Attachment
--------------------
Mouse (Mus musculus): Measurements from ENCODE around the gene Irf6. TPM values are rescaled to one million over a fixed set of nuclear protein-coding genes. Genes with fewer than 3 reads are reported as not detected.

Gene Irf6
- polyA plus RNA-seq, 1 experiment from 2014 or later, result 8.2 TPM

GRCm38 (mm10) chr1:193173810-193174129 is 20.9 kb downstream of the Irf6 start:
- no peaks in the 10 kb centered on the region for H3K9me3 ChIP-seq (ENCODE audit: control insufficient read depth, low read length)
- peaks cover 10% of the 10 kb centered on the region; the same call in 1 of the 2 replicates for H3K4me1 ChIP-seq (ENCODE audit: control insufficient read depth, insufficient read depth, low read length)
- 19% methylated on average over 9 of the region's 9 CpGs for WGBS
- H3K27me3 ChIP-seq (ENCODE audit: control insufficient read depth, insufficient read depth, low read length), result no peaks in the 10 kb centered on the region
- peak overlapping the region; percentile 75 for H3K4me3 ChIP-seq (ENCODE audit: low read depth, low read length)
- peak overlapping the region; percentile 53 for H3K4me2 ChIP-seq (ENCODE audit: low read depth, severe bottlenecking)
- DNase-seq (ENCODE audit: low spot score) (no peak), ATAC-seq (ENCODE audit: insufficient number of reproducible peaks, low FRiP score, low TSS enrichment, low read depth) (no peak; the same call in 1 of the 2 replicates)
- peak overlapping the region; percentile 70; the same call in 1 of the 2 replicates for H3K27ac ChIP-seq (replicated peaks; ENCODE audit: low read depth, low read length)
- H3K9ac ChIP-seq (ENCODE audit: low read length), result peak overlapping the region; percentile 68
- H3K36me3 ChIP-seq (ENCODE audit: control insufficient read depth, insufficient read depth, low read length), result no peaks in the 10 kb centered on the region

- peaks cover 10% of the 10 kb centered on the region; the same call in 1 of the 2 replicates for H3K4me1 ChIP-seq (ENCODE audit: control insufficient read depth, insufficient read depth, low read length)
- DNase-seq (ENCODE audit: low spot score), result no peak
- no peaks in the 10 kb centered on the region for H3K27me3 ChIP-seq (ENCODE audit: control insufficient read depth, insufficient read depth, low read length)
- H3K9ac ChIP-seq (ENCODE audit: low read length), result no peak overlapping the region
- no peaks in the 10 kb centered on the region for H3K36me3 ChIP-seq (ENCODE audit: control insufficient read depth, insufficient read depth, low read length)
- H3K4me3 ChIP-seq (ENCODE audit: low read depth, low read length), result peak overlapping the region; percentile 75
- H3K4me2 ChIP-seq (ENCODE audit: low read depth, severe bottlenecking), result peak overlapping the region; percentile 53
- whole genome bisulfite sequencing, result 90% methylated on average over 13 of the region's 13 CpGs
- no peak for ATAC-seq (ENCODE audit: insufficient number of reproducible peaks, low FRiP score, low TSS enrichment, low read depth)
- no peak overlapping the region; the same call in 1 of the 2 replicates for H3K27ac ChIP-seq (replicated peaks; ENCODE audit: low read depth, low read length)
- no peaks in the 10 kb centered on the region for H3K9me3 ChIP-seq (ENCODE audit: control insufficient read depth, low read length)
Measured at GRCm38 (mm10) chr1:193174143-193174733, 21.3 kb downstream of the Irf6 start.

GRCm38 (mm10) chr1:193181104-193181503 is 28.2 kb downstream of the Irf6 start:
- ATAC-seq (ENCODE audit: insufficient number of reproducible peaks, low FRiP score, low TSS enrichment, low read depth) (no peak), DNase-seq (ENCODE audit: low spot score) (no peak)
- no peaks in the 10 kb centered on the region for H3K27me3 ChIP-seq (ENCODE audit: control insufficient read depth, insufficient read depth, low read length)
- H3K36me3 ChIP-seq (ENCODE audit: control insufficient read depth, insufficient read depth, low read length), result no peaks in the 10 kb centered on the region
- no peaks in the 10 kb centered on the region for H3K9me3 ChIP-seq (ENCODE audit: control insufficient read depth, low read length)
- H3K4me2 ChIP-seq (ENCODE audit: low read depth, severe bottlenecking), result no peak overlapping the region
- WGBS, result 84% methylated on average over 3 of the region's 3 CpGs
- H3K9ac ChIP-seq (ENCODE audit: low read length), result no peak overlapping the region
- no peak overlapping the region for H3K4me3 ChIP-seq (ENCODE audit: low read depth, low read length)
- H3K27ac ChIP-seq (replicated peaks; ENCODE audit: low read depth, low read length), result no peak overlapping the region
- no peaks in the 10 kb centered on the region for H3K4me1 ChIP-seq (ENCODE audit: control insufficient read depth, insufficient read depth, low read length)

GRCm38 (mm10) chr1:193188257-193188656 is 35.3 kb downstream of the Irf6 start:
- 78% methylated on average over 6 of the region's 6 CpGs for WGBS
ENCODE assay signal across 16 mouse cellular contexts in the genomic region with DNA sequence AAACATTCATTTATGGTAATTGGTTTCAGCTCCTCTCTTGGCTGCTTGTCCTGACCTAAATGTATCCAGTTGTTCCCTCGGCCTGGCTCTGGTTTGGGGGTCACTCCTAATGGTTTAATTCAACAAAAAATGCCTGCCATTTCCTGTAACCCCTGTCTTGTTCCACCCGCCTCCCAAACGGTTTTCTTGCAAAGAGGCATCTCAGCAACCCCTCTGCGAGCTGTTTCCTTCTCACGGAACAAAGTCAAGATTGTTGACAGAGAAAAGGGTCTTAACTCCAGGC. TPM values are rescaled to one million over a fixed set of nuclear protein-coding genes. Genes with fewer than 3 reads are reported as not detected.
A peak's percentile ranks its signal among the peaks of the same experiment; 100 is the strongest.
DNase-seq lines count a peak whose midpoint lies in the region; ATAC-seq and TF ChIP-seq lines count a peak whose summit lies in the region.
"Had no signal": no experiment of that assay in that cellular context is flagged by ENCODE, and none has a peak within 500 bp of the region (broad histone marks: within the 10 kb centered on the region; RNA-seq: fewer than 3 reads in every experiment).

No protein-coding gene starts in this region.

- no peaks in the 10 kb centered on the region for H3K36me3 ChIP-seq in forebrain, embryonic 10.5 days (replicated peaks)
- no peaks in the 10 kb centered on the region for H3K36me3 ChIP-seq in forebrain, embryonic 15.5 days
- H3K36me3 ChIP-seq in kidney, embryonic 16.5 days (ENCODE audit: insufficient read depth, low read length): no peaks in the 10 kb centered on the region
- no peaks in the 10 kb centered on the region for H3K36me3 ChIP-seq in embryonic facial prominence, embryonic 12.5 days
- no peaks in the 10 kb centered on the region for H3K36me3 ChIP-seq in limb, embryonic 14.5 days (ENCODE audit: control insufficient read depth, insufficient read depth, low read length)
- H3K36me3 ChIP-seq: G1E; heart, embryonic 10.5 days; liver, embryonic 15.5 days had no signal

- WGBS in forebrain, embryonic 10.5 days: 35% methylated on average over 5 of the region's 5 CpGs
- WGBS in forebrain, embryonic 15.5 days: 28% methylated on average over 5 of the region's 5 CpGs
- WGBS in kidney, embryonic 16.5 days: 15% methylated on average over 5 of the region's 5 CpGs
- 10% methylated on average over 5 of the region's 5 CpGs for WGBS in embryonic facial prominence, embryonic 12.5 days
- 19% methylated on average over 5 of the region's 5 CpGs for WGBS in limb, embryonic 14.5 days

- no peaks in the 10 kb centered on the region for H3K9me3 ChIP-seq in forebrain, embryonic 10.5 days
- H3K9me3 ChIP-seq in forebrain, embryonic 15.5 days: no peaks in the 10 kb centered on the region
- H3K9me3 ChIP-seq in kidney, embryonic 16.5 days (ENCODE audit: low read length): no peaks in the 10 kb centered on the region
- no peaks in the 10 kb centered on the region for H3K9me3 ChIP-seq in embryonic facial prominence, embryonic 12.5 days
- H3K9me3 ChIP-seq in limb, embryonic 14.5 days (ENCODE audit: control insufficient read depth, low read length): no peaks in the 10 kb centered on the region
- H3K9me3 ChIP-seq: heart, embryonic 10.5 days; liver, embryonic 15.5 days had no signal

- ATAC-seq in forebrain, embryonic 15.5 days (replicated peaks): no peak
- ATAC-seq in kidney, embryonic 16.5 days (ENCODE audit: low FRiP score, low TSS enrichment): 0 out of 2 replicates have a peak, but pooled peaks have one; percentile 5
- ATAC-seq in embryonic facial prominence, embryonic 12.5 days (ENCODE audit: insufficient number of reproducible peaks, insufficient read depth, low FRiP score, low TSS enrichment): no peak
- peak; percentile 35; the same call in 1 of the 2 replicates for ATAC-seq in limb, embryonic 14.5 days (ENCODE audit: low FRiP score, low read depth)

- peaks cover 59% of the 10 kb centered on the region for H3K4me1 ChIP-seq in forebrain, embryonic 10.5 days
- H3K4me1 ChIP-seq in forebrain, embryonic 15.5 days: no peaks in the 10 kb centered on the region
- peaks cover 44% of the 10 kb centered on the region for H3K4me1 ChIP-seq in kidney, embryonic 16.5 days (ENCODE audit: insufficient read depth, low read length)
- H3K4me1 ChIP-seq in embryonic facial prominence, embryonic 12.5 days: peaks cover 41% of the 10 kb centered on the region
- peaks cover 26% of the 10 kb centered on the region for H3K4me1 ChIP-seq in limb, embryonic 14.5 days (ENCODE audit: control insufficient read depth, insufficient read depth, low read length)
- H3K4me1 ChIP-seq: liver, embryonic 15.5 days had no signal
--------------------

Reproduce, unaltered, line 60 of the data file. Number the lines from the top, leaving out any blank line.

- H3K9me3 ChIP-seq in limb, embryonic 14.5 days (ENCODE audit: control insufficient read depth, low read length): no peaks in the 10 kb centered on the region